Deliver the segmented UX that guides the audience toward goal
The mechanism for achieving these specific and intentional goals will vary depending on the specific data that is known about each visitor. This information used enables the publisher to create a coordinated and targeted experience that continues to nudge the reader toward the goal of optimal monetisation.
To increase engagement, publishers may design the page experience to drive recirculation and extend the visit. By building infinite scrolls into landing pages and articles, displaying in-article or side bar content recommendation sticky widgets, loosening the paywall to allow for increased sampling, and retargeting on social media platforms, publishers increase return visits and develop habitual audiences.
Once engaged, publishers may implement tactics to deepen the relationship between the publisher and the Web site. The strategy to reach these readers will centre around increasing the convenience of access to content. Instead of having the audience make a conscious decision to view publisher content, the publisher will bring the content to the location where the reader spends the most time.
Some of these tactics could include social media sign-up campaigns for younger audiences, recommendations to download the mobile app for those coming from mobile Web or tablet, and push notification alerts on desktop for professionals.
Additionally, publishers should consider leveraging one-click newsletter sign-up assets like modals and toasters and registration sign-up assets like registration walls and in-line assets. These have proven to be an effective engagement, conversion, and retention tool.
Whether it is a morning briefing newsletter or a pop-up newsletter, the ability to offer personalised content to a reader enhances the relationship and increases brand loyalty. This ultimately leads to more paid subscribers.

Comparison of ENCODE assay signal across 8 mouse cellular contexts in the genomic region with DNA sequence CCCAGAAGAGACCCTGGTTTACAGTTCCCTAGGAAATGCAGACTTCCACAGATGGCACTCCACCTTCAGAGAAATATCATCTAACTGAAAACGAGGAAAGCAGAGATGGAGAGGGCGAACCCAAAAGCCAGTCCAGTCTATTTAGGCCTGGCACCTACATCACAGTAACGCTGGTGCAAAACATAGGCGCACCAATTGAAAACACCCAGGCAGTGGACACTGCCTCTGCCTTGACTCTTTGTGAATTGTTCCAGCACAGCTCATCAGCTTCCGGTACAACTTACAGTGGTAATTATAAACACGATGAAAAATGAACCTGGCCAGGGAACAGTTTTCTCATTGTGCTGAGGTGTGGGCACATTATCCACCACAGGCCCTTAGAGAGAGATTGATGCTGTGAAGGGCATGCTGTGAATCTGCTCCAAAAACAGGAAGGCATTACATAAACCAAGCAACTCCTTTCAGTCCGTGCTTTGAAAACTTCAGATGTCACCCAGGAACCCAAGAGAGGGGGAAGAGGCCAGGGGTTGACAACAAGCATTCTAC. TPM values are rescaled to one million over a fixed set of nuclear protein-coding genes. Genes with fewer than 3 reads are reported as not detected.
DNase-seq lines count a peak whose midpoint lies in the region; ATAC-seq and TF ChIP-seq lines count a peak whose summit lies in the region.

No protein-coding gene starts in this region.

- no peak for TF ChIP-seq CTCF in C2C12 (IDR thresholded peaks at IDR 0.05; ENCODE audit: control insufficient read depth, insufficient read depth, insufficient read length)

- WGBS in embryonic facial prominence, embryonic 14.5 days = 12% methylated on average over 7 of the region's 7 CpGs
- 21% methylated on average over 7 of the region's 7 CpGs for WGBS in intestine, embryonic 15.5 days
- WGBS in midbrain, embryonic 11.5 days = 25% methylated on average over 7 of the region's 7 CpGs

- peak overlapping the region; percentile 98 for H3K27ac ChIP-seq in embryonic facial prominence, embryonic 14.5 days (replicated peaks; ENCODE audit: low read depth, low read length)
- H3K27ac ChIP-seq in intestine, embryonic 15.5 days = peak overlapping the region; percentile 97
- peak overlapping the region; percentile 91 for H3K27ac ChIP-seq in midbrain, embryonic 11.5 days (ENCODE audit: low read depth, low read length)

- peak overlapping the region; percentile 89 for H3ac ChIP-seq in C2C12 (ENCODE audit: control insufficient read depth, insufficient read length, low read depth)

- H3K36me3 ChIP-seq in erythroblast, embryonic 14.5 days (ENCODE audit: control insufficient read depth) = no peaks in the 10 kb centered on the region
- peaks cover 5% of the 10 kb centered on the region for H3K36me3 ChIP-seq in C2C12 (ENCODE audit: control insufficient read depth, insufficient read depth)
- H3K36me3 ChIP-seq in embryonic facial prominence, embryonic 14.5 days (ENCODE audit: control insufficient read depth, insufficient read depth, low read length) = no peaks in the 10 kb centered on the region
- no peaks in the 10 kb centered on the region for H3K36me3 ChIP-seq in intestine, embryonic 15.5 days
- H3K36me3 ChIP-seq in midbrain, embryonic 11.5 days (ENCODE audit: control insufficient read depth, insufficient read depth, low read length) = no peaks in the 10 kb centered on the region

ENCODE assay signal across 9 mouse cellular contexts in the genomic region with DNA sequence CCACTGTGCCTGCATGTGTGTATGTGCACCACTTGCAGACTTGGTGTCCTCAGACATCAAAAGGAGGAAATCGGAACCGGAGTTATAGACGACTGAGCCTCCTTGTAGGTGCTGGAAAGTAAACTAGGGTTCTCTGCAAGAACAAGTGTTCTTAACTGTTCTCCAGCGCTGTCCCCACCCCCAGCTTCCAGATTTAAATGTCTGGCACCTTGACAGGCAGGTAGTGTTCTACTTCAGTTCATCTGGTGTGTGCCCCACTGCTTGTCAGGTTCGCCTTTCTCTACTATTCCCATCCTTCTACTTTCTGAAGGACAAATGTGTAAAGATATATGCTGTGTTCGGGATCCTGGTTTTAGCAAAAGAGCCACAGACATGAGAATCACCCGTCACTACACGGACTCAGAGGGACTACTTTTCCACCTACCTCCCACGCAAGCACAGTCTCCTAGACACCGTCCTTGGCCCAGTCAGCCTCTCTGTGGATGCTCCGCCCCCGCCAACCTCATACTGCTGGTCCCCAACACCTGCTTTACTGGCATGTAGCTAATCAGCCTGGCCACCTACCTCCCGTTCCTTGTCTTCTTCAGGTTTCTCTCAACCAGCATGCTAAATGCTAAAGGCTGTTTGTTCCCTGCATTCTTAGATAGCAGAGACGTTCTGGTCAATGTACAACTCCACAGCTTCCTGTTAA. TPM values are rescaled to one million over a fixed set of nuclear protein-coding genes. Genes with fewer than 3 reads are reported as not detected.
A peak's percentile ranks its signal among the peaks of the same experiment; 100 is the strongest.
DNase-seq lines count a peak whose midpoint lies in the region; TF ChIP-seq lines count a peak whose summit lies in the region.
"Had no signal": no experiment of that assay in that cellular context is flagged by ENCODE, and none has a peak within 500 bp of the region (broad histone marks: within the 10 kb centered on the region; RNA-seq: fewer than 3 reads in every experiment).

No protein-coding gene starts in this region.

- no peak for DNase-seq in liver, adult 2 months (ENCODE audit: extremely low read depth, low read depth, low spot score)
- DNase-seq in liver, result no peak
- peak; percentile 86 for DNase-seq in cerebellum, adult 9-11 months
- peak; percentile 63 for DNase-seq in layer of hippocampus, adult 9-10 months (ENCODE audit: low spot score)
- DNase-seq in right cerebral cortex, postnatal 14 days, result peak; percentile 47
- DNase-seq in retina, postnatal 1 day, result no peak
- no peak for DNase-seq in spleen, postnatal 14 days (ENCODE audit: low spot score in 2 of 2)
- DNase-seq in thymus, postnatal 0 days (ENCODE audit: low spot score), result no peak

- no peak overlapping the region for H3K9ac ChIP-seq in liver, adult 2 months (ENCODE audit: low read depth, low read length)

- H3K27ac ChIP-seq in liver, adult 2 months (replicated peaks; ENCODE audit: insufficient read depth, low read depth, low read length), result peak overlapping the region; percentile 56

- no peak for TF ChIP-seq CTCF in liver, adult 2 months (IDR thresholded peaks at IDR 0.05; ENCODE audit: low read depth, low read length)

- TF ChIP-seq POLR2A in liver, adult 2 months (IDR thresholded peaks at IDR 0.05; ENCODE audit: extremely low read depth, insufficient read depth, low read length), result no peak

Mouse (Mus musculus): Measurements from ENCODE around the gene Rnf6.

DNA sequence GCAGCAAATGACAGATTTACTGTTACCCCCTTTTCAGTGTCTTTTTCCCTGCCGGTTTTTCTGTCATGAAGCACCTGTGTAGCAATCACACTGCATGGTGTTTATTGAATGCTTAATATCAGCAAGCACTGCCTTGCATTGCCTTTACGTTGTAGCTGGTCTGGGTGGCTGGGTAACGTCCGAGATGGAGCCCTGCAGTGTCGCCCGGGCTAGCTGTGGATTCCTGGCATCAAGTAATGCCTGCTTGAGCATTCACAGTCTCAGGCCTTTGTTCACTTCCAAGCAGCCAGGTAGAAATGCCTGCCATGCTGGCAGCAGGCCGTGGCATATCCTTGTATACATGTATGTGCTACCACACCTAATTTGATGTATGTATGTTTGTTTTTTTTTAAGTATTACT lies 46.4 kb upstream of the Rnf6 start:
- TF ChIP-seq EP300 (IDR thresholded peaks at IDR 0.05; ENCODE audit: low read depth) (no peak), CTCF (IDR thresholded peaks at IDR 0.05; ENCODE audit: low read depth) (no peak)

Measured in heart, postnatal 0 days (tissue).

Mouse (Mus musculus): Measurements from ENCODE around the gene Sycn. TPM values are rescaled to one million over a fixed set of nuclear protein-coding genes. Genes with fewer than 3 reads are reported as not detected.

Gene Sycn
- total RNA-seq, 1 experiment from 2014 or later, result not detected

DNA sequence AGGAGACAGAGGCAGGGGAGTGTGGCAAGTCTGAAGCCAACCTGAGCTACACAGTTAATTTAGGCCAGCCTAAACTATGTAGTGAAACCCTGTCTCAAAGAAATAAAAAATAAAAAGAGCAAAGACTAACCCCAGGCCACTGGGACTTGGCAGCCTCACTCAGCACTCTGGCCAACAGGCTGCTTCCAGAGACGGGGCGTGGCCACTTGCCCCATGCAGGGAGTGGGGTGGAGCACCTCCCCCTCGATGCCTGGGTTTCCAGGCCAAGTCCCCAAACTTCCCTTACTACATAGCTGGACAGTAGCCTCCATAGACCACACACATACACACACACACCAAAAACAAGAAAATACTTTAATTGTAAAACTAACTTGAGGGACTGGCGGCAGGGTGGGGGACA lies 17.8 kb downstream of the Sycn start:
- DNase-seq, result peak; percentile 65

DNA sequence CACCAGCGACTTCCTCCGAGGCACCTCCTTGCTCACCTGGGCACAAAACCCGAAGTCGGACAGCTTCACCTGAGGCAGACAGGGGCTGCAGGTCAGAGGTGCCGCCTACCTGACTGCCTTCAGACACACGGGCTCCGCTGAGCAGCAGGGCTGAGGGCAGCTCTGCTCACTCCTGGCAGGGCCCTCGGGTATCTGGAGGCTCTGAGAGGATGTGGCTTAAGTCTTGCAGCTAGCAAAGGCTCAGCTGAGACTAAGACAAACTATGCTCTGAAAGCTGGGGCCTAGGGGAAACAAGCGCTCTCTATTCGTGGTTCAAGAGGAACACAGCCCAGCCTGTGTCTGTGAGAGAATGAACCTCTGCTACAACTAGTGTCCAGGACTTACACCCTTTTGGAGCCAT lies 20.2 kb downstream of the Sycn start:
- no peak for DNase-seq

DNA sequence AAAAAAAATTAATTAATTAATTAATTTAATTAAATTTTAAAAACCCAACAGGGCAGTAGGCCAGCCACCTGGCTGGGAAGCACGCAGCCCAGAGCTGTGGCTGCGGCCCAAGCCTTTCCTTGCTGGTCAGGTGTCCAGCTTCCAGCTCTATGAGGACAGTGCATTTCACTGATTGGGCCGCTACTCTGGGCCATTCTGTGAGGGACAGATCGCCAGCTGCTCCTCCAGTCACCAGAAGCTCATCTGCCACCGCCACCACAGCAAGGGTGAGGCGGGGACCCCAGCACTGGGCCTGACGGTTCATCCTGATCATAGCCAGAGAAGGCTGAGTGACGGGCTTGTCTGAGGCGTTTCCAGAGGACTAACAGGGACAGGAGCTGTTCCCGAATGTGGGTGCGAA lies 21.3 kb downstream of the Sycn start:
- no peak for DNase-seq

If the goal is to increase conversions, publishers could adjust paywall settings or display custom offers on site. For high-propensity-to-subscribe readers, the site may show a hard paywall immediately, while readers who are less likely to subscribe may get a metered paywall. In addition, the publisher may utilise recirculation assets to drive visitors to premium content.
To improve retention, publishers should implement a personalised 30-day e-mail onboarding campaign that demonstrates the value of the subscription, creates a connection with the newsroom, and develops habitual usage over the period.
Applying this approach
In the short term, this process will be a coordinated effort between the newsroom, product, technology, and marketing teams. The newsroom needs to create the content that readers desire. The product team must build assets and a CX that keeps bringing users back for more. The technology team needs to make sure the systems are in place. The marketing team needs to analyse the information and make data-driven decisions to accomplish goals.
However, over the long term, many of these responsibilities will be shifted to Artificial Intelligence and machine-learning software. This system will be able to ingest the data, segment the user, consider the various pathways, and design a user experience, paywall, and advertising strategy that will optimise revenue in milliseconds. This is what will enable publishers to manage the digital audience and drive them toward monetisation most efficiently and effectively.